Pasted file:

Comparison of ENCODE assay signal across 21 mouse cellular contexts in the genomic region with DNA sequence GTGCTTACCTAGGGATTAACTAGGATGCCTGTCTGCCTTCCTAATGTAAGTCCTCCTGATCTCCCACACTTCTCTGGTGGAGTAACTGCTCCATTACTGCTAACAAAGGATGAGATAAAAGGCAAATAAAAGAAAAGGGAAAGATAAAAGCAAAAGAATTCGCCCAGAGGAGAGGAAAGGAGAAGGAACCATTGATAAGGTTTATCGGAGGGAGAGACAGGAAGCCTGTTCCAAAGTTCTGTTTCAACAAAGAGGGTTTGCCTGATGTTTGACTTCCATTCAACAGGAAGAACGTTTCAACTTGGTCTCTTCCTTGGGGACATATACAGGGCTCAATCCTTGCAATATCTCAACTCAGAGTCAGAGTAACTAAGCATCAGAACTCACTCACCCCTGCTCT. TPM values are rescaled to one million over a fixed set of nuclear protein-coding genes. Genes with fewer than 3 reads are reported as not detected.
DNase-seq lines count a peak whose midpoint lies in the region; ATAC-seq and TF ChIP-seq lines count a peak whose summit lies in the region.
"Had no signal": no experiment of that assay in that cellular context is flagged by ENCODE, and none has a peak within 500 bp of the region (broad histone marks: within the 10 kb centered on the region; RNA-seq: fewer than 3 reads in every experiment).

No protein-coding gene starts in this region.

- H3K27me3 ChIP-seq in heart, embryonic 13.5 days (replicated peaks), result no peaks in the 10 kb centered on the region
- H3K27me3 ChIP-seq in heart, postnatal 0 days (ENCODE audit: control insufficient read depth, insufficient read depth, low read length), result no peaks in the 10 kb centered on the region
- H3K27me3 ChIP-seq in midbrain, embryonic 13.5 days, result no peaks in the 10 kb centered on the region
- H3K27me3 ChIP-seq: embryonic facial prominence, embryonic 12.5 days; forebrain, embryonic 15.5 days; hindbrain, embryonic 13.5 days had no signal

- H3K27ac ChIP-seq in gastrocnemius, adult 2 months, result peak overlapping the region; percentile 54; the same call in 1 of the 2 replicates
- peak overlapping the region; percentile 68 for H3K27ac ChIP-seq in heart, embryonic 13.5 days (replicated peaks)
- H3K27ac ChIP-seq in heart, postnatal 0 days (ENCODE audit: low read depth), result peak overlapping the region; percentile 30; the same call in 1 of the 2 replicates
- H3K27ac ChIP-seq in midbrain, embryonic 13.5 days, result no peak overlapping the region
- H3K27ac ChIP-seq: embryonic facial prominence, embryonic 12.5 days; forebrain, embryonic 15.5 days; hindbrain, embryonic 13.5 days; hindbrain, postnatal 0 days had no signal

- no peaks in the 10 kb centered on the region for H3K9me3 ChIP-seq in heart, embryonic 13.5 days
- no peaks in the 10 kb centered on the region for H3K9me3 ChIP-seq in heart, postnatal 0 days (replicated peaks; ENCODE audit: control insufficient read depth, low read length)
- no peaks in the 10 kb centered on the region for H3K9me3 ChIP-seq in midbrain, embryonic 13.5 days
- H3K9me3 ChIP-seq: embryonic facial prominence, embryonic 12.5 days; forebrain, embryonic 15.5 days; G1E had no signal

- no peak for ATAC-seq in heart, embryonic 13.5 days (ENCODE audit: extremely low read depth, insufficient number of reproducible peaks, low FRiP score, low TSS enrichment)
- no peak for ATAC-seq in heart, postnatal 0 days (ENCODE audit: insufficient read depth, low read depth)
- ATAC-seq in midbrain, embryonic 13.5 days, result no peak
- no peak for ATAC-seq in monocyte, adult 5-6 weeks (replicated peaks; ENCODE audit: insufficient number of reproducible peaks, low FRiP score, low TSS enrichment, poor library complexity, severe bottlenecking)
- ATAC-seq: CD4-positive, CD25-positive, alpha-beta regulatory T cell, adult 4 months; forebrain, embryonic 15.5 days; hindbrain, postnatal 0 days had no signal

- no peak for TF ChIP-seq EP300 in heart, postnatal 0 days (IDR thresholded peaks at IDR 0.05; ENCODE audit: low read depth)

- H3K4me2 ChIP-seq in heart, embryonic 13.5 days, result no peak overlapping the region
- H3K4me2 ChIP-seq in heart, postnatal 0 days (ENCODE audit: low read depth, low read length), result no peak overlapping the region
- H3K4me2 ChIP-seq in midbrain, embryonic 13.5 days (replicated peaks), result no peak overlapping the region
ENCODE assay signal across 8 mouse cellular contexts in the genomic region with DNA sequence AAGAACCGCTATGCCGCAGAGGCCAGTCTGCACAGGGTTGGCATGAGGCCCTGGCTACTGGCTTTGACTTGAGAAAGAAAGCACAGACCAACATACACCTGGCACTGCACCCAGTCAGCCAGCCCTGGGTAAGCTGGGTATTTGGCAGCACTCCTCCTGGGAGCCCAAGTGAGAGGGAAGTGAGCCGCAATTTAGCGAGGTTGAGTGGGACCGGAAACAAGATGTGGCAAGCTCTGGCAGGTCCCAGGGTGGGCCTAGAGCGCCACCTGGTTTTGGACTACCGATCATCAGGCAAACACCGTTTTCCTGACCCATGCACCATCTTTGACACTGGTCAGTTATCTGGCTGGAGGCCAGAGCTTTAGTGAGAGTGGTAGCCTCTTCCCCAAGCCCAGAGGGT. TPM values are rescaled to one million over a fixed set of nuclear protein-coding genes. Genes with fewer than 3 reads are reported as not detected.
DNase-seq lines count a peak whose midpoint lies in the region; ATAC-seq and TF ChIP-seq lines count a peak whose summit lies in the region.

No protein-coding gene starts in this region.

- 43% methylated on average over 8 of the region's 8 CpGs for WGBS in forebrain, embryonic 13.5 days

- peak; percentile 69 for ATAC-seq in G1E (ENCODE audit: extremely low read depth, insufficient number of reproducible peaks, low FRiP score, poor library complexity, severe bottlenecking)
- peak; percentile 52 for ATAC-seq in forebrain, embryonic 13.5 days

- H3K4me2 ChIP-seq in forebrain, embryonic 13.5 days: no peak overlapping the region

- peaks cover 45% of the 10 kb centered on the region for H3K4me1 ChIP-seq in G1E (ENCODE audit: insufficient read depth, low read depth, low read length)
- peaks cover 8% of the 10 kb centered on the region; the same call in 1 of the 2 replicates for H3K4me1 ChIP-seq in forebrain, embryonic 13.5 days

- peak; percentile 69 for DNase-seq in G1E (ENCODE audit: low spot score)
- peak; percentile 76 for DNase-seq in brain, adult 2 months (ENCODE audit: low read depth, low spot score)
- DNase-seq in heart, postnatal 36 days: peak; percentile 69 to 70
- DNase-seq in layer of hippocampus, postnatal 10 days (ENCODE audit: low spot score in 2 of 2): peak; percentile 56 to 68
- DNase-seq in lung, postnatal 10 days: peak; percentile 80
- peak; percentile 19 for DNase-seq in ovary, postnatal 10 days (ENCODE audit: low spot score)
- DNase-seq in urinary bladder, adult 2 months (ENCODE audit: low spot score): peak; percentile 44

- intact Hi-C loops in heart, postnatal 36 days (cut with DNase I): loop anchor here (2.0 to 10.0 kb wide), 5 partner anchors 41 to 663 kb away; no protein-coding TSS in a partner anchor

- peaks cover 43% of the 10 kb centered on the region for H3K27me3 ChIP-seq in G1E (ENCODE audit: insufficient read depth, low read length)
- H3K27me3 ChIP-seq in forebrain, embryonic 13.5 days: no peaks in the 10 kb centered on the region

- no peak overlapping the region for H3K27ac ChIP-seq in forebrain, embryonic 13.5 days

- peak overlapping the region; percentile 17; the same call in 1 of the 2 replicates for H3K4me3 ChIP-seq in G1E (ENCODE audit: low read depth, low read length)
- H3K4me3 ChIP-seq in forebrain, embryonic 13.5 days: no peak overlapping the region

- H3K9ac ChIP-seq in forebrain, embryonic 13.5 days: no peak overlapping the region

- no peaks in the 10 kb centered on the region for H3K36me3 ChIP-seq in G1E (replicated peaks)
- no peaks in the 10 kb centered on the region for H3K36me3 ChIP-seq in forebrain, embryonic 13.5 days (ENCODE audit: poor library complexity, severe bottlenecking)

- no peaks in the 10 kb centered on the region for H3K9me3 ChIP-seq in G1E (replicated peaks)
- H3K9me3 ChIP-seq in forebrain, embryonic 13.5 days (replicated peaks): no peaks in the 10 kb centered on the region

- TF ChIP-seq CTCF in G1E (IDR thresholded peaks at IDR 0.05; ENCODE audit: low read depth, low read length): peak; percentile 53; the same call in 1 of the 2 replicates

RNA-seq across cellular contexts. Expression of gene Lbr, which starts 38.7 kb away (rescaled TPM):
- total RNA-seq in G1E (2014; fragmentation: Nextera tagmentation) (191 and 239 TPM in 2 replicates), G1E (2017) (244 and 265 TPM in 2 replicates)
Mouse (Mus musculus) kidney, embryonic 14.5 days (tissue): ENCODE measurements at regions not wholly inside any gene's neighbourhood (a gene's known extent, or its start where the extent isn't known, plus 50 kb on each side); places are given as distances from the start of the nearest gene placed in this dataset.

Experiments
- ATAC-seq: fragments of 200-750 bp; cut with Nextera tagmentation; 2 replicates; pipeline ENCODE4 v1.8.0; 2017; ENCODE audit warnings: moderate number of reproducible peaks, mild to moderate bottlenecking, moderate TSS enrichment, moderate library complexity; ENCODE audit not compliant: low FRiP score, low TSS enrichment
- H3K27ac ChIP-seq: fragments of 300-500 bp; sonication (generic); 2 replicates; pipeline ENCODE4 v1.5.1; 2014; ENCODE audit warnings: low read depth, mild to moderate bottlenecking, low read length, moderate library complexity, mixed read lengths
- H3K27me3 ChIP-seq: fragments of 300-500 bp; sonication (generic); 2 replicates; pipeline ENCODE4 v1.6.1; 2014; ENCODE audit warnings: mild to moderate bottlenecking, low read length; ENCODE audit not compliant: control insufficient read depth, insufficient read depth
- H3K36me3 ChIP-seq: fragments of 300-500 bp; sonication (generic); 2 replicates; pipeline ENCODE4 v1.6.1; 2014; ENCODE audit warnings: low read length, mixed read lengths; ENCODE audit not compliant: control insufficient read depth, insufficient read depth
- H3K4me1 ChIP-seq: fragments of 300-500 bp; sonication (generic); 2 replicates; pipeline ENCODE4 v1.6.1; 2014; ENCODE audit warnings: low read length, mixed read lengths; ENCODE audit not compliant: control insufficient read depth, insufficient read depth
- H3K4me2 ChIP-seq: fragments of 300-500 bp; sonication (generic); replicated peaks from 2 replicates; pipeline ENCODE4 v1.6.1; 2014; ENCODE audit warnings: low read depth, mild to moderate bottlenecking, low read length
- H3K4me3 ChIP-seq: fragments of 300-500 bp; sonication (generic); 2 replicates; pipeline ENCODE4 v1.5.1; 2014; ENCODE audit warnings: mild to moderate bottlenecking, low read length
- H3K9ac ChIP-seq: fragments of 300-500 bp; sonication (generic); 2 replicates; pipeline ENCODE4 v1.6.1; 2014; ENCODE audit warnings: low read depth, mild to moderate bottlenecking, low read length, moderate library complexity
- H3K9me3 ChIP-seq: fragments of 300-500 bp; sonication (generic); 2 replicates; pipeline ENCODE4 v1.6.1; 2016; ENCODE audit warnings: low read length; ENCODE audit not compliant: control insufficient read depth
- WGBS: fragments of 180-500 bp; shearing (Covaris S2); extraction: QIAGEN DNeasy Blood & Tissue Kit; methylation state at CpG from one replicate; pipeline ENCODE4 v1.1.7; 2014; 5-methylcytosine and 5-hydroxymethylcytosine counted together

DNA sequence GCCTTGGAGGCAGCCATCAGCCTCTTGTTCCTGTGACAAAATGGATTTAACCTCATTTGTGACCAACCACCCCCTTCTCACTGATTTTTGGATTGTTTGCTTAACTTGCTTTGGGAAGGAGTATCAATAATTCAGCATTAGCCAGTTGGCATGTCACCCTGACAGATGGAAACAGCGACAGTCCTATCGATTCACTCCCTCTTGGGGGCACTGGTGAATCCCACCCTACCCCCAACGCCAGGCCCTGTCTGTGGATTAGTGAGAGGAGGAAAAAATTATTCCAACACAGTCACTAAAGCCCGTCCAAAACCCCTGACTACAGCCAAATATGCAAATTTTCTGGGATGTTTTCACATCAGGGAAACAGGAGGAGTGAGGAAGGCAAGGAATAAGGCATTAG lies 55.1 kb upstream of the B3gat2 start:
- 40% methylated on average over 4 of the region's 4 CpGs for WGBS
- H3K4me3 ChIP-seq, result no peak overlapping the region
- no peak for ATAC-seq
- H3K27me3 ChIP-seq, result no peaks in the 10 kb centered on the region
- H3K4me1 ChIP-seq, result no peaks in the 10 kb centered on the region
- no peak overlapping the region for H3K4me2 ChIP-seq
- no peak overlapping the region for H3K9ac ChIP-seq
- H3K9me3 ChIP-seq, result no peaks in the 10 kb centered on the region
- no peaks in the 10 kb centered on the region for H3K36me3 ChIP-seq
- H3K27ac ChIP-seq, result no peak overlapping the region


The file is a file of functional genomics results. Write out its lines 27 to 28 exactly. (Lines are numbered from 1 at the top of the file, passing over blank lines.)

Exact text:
ENCODE assay signal across 8 mouse cellular contexts in the genomic region with DNA sequence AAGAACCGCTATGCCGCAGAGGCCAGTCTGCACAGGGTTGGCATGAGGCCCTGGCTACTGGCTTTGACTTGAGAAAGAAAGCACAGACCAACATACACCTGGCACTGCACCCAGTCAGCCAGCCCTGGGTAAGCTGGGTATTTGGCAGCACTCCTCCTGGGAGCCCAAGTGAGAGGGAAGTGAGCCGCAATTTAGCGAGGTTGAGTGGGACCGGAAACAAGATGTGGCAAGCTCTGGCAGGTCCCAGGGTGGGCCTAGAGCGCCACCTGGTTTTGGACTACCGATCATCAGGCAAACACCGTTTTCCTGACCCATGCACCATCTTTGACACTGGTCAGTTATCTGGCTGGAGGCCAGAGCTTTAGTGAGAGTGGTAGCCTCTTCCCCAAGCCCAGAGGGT. TPM values are rescaled to one million over a fixed set of nuclear protein-coding genes. Genes with fewer than 3 reads are reported as not detected.
DNase-seq lines count a peak whose midpoint lies in the region; ATAC-seq and TF ChIP-seq lines count a peak whose summit lies in the region.